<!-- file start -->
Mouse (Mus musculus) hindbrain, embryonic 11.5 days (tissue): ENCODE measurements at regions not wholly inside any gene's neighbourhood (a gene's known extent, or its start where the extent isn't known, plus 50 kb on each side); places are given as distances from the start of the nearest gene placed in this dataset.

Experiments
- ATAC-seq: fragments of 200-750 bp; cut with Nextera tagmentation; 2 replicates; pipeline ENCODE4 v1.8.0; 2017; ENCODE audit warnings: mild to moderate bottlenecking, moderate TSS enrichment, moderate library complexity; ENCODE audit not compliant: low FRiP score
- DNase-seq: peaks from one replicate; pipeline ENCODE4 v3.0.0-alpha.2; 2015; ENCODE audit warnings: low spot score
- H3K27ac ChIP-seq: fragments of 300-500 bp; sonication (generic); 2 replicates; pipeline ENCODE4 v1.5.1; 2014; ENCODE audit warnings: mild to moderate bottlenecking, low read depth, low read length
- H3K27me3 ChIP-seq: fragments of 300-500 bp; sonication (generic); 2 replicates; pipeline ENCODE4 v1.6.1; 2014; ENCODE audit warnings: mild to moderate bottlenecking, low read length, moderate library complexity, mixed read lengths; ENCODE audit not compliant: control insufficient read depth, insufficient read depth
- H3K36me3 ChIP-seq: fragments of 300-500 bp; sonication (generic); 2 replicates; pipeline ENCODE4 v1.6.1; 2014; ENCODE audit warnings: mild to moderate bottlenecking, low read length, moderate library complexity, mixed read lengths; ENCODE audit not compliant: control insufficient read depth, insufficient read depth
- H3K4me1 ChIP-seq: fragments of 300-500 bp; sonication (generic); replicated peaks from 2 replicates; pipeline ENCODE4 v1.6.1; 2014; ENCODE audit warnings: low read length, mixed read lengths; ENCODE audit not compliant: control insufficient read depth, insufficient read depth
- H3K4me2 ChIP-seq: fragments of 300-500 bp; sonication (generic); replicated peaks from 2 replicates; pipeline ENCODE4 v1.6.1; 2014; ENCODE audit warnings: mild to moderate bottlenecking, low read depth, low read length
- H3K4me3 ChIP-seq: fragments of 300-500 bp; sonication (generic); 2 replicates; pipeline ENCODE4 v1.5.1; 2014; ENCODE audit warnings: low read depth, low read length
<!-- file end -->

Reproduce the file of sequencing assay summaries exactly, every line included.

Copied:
Mouse (Mus musculus) hindbrain, embryonic 11.5 days (tissue): ENCODE measurements at regions not wholly inside any gene's neighbourhood (a gene's known extent, or its start where the extent isn't known, plus 50 kb on each side); places are given as distances from the start of the nearest gene placed in this dataset.

Experiments
- ATAC-seq: fragments of 200-750 bp; cut with Nextera tagmentation; 2 replicates; pipeline ENCODE4 v1.8.0; 2017; ENCODE audit warnings: mild to moderate bottlenecking, moderate TSS enrichment, moderate library complexity; ENCODE audit not compliant: low FRiP score
- DNase-seq: peaks from one replicate; pipeline ENCODE4 v3.0.0-alpha.2; 2015; ENCODE audit warnings: low spot score
- H3K27ac ChIP-seq: fragments of 300-500 bp; sonication (generic); 2 replicates; pipeline ENCODE4 v1.5.1; 2014; ENCODE audit warnings: mild to moderate bottlenecking, low read depth, low read length
- H3K27me3 ChIP-seq: fragments of 300-500 bp; sonication (generic); 2 replicates; pipeline ENCODE4 v1.6.1; 2014; ENCODE audit warnings: mild to moderate bottlenecking, low read length, moderate library complexity, mixed read lengths; ENCODE audit not compliant: control insufficient read depth, insufficient read depth
- H3K36me3 ChIP-seq: fragments of 300-500 bp; sonication (generic); 2 replicates; pipeline ENCODE4 v1.6.1; 2014; ENCODE audit warnings: mild to moderate bottlenecking, low read length, moderate library complexity, mixed read lengths; ENCODE audit not compliant: control insufficient read depth, insufficient read depth
- H3K4me1 ChIP-seq: fragments of 300-500 bp; sonication (generic); replicated peaks from 2 replicates; pipeline ENCODE4 v1.6.1; 2014; ENCODE audit warnings: low read length, mixed read lengths; ENCODE audit not compliant: control insufficient read depth, insufficient read depth
- H3K4me2 ChIP-seq: fragments of 300-500 bp; sonication (generic); replicated peaks from 2 replicates; pipeline ENCODE4 v1.6.1; 2014; ENCODE audit warnings: mild to moderate bottlenecking, low read depth, low read length
- H3K4me3 ChIP-seq: fragments of 300-500 bp; sonication (generic); 2 replicates; pipeline ENCODE4 v1.5.1; 2014; ENCODE audit warnings: low read depth, low read length